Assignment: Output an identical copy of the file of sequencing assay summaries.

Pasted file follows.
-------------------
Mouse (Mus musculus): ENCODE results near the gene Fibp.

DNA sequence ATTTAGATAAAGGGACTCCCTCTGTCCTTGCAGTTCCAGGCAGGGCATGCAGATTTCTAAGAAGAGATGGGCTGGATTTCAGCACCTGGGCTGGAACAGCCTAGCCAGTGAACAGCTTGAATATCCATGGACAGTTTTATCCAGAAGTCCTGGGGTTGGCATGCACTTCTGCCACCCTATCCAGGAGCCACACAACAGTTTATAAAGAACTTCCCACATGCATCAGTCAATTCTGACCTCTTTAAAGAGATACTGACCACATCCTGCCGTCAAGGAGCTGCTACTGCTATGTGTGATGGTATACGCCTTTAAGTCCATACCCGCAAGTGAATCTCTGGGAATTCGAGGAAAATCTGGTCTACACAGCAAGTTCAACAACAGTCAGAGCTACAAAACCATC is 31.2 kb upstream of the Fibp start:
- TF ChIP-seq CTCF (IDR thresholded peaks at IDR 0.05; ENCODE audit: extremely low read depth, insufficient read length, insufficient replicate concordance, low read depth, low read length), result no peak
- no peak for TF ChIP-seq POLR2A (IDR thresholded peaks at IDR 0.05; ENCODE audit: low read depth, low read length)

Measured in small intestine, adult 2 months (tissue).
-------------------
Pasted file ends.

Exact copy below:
Mouse (Mus musculus): ENCODE results near the gene Fibp.

DNA sequence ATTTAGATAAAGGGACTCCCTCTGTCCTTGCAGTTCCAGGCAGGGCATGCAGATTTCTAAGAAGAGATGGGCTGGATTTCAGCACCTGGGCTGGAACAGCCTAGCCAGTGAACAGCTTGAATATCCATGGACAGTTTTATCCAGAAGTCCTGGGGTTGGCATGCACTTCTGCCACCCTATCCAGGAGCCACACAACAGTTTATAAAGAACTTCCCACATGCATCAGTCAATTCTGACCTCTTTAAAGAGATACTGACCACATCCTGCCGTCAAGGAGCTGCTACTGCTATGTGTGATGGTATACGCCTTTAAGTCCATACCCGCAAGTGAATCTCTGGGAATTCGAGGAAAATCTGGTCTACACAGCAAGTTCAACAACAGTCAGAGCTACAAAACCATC is 31.2 kb upstream of the Fibp start:
- TF ChIP-seq CTCF (IDR thresholded peaks at IDR 0.05; ENCODE audit: extremely low read depth, insufficient read length, insufficient replicate concordance, low read depth, low read length), result no peak
- no peak for TF ChIP-seq POLR2A (IDR thresholded peaks at IDR 0.05; ENCODE audit: low read depth, low read length)

Measured in small intestine, adult 2 months (tissue).